Let $N$ be a fixed positive integer, and denote by $C(m)$ the number of permutations on an $N$-element set that have exactly $m$ cycles (counting $1$-cycles). Then it is in the literature that the polynomial generating function $$ \sum_{m=0}^N C(m)x^m = x(x+1) \dots (x+N-1), $$ the rising factorial.

I would like a reference (or a proof) for the following. Let $C(m,j)$ be the number of permutations (of the $N$-element set) which have exactly $m$ cycles, $j$ of which are $1$-cycles, that is, the number of permutations with $m$ cycles and $j$ fixed points. Then the following should be true: $$ \sum_{m=0}^N \sum_{j=0}^m C(m,j)(j-1)x^m = (N-1)\cdot (x-1)x(x+1) \dots (x+N-2), $$ that is, $N-1$ times the rising factorial of $x-1$.

I verified this for $N= 3,4,5,6$ by hand, and figured that if it works up to $6$, it probably is true for all $N$ (since $S_4$ and $S_6$ are the screwiest symmetric groups). But this surely must be known.

Motivation. Let $V$ be a $k$-dimensional vector space (over the complexes or the rationals, it doesn't matter), form the $N$-fold tensor product of $V$ with itself, $W = \otimes^N V$, and consider the obvious permutation action of $S_N$ on $W$. This is a very heavily studied object, going back (at least) to Schur. Let $\chi$ denote the character of this representation of $S_N$ (this depends on $k$, of course).

It is not difficult to see that for $g \in S_N$, we have $\chi(g) = k^{c(g)}$ where $c(g)$ is the number of cycles in $g$. Let $\chi_0$ be the trivial character, and let $\chi_s$ be the character of the standard $N-1$-dimensional irreducible representation of $S_N$ ($\chi_s (g) $ is the number of fixed points less $1$, of $g$). Then the first formula entails that $(\chi,\chi_0) = {{k+N-1}\choose N}$, and the second (if true) says that $(\chi,\chi_s) = (N-1) {{k+N-2}\choose N}$.

If $\chi_{-}$ and $\chi_{s-}$ are respectively the irreducible characters obtained by multiplying $\chi_0$ and $\chi_s$ by the sign character (the other linear character, denoted $\chi_{-}$), then we also deduce from the equations above (evaluating at $-x$ and normalizing) that $(\chi,\chi_{-}) = {k \choose N}$ and $(\chi,\chi_{s-}) = (N-1){{k+1} \choose N}$.

I was interested in the class function (on $S_N$), $\psi_k: g \mapsto k^{c(g)}$ for $k$ positive real numbers (rather than just integers; set $x=k$); the question was for which values of $k$ is this a nonnegative real combination of irreducible characters. If the second displayed equation is true, and $k < N-1$, then nonnegativity of $\psi_k$ implies that $k$ is an integer.

Presumably, it is true that for all real $k > N-1$, $\psi_k$ has only nonnegative (and probably positive) coefficients (with respect to the irreducible characters). I verified this for $N = 3,4$ by hand, and then was exhausted. [A very general and easy result, using the Perron theorem for example, is that this is true for all sufficiently large $k$.]


2 Answers 2


This follows from using generating functions a la Polya. By the cycle index formula, one sees that (using the notation of $C_n(k,j)$ for permutations in $S_n$ with $k$ cycles including $j$ fixed points) $$ \sum_{n=0}^{\infty} \frac{t^n}{n!} \sum_{k,j} C_n(k,j) y^j x^k = \exp\Big( tx y +\sum_{j=2}^{\infty} \frac{x t^j}{j}\Big). \tag{1} $$ Since $\sum_{j=1}^{\infty} t^j/j = -\log (1-t)$, we may write the above as $$ (1-t)^{-x}\exp(tx(y-1)). \tag{2} $$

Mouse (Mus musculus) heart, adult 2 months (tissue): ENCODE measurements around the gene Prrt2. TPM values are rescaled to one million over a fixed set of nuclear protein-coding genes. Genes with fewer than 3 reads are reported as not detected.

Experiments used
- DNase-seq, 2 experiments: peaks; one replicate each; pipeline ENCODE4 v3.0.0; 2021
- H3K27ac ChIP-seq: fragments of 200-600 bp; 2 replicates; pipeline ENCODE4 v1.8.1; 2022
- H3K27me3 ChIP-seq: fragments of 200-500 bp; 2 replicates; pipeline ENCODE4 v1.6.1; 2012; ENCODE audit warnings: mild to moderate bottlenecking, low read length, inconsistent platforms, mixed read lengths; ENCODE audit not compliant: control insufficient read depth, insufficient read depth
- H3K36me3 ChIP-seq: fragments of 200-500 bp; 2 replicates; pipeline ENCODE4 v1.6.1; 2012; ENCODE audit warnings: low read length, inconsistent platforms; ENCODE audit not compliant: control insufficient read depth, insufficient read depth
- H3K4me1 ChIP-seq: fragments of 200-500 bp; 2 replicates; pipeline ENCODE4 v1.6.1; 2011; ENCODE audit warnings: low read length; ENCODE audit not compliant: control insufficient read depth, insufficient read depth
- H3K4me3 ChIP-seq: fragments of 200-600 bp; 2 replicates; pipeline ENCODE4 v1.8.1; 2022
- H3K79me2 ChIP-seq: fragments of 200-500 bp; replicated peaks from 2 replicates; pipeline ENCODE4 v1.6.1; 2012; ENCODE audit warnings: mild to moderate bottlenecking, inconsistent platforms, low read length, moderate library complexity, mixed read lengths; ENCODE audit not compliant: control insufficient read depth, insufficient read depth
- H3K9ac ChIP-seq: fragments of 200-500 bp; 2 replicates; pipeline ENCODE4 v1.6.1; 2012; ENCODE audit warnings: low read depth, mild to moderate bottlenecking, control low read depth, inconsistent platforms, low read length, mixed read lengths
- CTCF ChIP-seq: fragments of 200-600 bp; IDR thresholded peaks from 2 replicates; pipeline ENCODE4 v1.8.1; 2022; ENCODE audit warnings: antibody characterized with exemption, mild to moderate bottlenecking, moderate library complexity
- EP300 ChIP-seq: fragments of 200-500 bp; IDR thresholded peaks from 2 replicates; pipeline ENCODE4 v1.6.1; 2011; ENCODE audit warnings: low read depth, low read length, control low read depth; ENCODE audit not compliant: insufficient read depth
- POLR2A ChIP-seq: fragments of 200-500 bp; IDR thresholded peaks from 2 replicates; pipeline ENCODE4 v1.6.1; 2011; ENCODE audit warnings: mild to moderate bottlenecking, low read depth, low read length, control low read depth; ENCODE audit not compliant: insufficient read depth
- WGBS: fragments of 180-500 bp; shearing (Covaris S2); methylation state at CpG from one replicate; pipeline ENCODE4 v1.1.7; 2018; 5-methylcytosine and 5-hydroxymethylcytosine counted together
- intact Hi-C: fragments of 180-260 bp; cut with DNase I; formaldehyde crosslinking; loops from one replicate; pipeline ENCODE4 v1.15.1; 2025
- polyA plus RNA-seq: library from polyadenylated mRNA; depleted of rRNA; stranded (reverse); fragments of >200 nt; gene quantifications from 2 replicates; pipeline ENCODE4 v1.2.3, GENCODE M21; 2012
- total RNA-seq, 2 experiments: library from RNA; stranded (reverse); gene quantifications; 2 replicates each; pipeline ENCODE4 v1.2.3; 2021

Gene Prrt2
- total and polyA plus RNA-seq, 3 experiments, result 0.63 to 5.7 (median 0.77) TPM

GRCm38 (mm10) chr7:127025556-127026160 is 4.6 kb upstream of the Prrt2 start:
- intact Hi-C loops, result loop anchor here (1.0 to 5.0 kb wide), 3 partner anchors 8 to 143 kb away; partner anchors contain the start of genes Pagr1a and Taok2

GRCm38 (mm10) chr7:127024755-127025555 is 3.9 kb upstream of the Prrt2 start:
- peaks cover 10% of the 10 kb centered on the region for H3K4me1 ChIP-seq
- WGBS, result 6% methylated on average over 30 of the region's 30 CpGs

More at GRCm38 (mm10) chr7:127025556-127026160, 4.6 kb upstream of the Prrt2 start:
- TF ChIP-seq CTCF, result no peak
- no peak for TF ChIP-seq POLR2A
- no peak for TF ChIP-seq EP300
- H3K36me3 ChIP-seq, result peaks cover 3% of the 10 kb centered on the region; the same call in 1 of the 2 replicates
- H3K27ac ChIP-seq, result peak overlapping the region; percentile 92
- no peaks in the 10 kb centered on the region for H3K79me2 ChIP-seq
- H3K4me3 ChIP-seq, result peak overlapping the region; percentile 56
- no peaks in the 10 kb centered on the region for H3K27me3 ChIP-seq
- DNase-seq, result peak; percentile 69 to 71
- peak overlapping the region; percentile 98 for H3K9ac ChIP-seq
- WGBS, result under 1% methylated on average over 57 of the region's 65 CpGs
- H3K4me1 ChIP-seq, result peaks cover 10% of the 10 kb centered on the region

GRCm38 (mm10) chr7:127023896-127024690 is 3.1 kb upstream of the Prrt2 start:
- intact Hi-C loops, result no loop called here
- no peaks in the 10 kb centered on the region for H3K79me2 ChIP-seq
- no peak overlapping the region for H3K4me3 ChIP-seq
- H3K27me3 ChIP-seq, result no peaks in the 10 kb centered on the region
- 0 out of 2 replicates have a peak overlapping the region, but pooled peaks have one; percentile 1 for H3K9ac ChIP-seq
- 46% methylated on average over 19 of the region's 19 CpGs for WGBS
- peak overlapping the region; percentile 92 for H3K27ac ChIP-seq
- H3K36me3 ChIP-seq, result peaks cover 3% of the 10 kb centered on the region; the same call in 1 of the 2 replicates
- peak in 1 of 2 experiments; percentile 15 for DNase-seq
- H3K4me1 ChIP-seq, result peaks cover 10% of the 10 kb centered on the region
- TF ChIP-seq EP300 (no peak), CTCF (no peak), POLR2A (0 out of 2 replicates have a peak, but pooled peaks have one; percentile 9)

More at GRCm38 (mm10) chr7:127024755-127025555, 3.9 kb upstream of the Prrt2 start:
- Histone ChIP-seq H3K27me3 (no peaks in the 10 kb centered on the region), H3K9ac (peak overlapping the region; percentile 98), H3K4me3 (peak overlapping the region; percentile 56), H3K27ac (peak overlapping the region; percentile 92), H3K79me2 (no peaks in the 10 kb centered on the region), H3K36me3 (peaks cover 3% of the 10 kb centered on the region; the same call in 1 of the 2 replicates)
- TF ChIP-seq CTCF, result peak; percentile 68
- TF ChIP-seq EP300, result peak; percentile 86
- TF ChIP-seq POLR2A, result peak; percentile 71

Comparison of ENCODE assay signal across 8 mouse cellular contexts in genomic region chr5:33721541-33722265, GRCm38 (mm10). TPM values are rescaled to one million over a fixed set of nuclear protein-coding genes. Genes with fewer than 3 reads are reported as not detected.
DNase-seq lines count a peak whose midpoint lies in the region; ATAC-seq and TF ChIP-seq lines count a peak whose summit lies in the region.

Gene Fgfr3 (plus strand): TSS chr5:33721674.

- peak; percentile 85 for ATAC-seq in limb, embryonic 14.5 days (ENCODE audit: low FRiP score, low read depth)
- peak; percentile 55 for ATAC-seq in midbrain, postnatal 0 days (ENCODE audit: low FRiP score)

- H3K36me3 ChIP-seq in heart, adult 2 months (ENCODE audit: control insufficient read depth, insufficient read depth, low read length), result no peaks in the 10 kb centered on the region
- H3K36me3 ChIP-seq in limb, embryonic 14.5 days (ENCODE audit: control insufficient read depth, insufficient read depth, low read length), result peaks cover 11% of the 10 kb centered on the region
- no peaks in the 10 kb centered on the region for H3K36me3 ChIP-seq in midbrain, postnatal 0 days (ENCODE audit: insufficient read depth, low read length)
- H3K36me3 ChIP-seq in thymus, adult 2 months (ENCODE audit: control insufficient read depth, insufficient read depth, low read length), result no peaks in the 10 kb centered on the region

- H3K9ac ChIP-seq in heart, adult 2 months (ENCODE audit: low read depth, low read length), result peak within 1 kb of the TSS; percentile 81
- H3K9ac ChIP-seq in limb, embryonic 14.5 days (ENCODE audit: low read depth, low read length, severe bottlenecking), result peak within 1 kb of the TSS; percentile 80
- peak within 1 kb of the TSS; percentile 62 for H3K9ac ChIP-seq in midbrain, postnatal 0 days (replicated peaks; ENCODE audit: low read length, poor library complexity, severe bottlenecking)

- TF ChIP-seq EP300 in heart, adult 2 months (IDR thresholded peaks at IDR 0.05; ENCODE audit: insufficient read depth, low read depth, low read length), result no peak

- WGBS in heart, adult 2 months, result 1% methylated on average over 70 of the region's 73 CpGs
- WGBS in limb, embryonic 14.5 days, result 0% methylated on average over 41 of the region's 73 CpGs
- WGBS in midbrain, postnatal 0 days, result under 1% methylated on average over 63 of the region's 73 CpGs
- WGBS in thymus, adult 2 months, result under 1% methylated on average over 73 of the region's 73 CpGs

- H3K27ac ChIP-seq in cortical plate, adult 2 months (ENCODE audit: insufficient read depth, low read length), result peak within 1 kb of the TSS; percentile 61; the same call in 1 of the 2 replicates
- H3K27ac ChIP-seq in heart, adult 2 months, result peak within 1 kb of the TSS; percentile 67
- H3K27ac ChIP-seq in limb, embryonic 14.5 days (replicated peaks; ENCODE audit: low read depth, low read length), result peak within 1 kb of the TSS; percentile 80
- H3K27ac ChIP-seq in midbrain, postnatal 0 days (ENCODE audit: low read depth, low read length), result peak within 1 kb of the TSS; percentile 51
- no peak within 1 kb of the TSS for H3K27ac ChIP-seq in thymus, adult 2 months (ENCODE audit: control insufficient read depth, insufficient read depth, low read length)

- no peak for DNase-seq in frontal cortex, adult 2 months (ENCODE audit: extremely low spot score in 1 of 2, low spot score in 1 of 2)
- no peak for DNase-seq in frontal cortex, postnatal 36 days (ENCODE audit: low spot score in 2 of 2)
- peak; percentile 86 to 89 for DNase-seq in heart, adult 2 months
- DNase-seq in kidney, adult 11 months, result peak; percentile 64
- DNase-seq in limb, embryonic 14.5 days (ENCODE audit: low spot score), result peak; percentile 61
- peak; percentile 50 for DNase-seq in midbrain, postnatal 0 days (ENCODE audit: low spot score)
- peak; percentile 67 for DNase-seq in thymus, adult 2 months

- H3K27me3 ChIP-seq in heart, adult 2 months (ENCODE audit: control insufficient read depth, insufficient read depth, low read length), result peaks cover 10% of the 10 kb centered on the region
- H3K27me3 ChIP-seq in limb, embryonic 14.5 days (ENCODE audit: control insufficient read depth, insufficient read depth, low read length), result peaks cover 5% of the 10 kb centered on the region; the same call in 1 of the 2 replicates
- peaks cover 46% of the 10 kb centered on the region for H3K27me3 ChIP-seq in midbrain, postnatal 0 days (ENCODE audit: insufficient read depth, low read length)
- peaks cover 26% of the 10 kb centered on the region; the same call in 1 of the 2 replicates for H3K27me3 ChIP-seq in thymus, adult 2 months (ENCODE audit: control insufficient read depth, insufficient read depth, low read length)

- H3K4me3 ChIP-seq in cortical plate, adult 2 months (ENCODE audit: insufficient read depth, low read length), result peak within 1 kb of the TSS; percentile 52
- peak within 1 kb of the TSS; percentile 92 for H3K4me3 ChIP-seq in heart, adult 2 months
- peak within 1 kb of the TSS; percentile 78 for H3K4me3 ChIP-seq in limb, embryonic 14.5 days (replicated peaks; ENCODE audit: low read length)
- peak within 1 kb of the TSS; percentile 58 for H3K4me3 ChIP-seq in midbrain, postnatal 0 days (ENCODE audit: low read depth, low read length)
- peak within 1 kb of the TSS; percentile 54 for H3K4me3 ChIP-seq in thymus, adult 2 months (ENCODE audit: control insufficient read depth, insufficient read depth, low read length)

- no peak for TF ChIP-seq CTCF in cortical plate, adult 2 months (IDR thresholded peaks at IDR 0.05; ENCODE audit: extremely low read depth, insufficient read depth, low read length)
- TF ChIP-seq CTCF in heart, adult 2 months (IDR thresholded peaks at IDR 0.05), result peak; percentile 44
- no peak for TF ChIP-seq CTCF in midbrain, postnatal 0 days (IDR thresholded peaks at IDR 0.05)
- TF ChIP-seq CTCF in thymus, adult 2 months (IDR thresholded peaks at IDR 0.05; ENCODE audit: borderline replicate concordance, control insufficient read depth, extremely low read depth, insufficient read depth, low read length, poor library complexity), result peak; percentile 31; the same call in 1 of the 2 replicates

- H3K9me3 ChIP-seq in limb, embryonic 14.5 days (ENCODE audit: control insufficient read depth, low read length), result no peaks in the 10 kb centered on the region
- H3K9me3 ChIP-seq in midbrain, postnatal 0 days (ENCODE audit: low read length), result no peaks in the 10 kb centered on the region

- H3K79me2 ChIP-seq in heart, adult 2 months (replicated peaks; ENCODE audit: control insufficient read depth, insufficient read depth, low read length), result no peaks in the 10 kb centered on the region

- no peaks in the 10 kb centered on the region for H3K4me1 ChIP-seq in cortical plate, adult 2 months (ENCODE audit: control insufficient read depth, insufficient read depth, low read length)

If we take here $y=1$ and compare coefficients of $t^n$ we obtain the formula you noted: $$ \frac{1}{n!} \sum_{k, j} C_n(k,j) x^k = (-1)^n\binom{-x}{n}= \frac{x(x+1)(x+2)\cdots (x+n-1)}{n!}. \tag{3} $$ Next, differentiating (1) and (2) with respect to $y$ and then setting $y=1$ gives $$ \sum_{n=0}^{\infty} \frac{t^n}{n!} \sum_{k,j} j C_n(k,j) x^k = tx (1-t)^{-x}. $$ Comparing coefficients of $t^n$ here gives $$ \frac{1}{n!} \sum_{k, j} j C_n(k,j) x^k = (-1)^{n-1}x\binom{-x}{n-1}=x\frac{x(x+1)\cdots (x+n-2)}{(n-1)!}. \tag{4} $$ Combining (3) and (4) gives your formula.

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    $\begingroup$ I would have called (1) the exponential formula :) $\endgroup$ Commented Jan 15, 2016 at 2:08
  • $\begingroup$ @GjergjiZaimi: You're probably right. I just didn't know what to call it! But Polya + cycle index covers the bases. $\endgroup$
    – Lucia
    Commented Jan 15, 2016 at 2:10

For the reasons apparent below I shall use the notation $C_N(m,j)$, not $C(m,j)$. It is sufficient to prove $$ \sum_{m=0}^N\sum_{j=0}^m jC_N(m,j)x^m=Nx\cdot x(x+1)\cdots (x+N-2), $$ as this formula together with your first formula implies what you want to prove. The LHS of this is the same as $$ \sum_{(\sigma,k)\colon \sigma\in S_N \text{ has } m \text{ cycles}, \,\sigma(k)=k }x^m, $$ which, after changing the order of summation and denoting $m'=m-1$, is the same as $$ \sum_{k=1}^N x\sum_{m'=0}^{N-1}\sum_{j=0}^{m'}C_{N-1}(m',j)x^{m'}=\sum_{k=1}^Nx\cdot x(x+1)\cdots(x+N-2), $$ which is equal to $Nx\cdot x(x+1)\cdots(x+N-2)$, as required.

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    $\begingroup$ One can give a more combinatorial version of this proof. To evaluate $\sum_{(\sigma,k)}x^m$, first choose $k$ in $N$ ways, giving a factor $Nx$. Then choose a permutation on the remaining $N-1$ letters, giving a factor $x(x+1)\cdots (x+N-2)$. $\endgroup$ Commented Jan 15, 2016 at 20:18

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